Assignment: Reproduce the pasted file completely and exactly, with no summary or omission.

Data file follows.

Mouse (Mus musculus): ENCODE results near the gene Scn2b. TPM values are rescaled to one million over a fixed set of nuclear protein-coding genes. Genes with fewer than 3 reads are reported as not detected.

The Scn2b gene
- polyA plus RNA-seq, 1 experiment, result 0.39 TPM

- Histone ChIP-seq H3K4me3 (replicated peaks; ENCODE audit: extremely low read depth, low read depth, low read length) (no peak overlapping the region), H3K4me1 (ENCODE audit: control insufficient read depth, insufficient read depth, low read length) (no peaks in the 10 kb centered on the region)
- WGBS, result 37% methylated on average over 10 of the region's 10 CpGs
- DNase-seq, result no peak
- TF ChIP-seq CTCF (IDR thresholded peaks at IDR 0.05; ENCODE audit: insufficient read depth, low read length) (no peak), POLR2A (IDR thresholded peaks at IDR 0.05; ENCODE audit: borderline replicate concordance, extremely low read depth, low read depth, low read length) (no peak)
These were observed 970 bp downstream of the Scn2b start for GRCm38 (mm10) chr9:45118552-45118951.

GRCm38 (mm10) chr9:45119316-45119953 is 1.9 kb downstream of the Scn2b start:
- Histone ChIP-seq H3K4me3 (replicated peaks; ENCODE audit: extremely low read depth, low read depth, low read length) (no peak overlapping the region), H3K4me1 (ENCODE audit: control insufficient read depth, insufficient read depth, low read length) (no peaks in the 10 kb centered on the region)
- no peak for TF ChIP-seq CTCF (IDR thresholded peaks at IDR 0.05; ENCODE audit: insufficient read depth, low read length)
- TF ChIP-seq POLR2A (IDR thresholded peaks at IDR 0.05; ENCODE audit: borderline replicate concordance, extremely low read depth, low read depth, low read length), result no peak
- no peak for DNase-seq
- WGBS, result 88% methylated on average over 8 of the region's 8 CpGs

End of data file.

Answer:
Mouse (Mus musculus): ENCODE results near the gene Scn2b. TPM values are rescaled to one million over a fixed set of nuclear protein-coding genes. Genes with fewer than 3 reads are reported as not detected.

The Scn2b gene
- polyA plus RNA-seq, 1 experiment, result 0.39 TPM

- Histone ChIP-seq H3K4me3 (replicated peaks; ENCODE audit: extremely low read depth, low read depth, low read length) (no peak overlapping the region), H3K4me1 (ENCODE audit: control insufficient read depth, insufficient read depth, low read length) (no peaks in the 10 kb centered on the region)
- WGBS, result 37% methylated on average over 10 of the region's 10 CpGs
- DNase-seq, result no peak
- TF ChIP-seq CTCF (IDR thresholded peaks at IDR 0.05; ENCODE audit: insufficient read depth, low read length) (no peak), POLR2A (IDR thresholded peaks at IDR 0.05; ENCODE audit: borderline replicate concordance, extremely low read depth, low read depth, low read length) (no peak)
These were observed 970 bp downstream of the Scn2b start for GRCm38 (mm10) chr9:45118552-45118951.

GRCm38 (mm10) chr9:45119316-45119953 is 1.9 kb downstream of the Scn2b start:
- Histone ChIP-seq H3K4me3 (replicated peaks; ENCODE audit: extremely low read depth, low read depth, low read length) (no peak overlapping the region), H3K4me1 (ENCODE audit: control insufficient read depth, insufficient read depth, low read length) (no peaks in the 10 kb centered on the region)
- no peak for TF ChIP-seq CTCF (IDR thresholded peaks at IDR 0.05; ENCODE audit: insufficient read depth, low read length)
- TF ChIP-seq POLR2A (IDR thresholded peaks at IDR 0.05; ENCODE audit: borderline replicate concordance, extremely low read depth, low read depth, low read length), result no peak
- no peak for DNase-seq
- WGBS, result 88% methylated on average over 8 of the region's 8 CpGs